• auld •
awld • Hear it!
Part of Speech: Adjective
Meaning: (Scots English) Old.
Notes: In most English-speaking regions December 31 is celebrated as New Year's Eve. The celebration was previously known as Old Year's Night, which continues in English-speaking Guyana and some other areas of the Caribbean.
In Play: Many English speakers around the world sing the very popular Scottish song set to words by poet Robert Burns, Auld Lang Syne "Old Long Since" at midnight Old Year's Night = New Year's Eve. This includes those living in Auld Reekie "Old Smoky", a sobriquet of Edinburgh, Scotland, and elsewhere in the "Auld Warld". No doubt it was heard in many English-speaking places in the wee hours of this morning.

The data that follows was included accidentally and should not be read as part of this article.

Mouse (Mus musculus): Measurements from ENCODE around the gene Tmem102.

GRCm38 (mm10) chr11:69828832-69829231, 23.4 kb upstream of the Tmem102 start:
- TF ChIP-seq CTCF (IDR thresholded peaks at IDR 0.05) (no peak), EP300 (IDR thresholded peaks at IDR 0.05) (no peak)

Word History: The Proto-Indo-European root al- meant "grow, nourish" and with the suffix -to (al-to), it meant "grown", which went on to become Old English eald "old". Over time the Old English word came to be auld in Scots English and old in Modern English. With the suffix -m, it turned up in Latin almus "nourishing", the feminine of which is the alma in alma mater "the nourishing mother" = the school from which we graduate. Alumnus and alumna are based on the same root; they mean "student, pupil" in Latin, from alere "to nourish".
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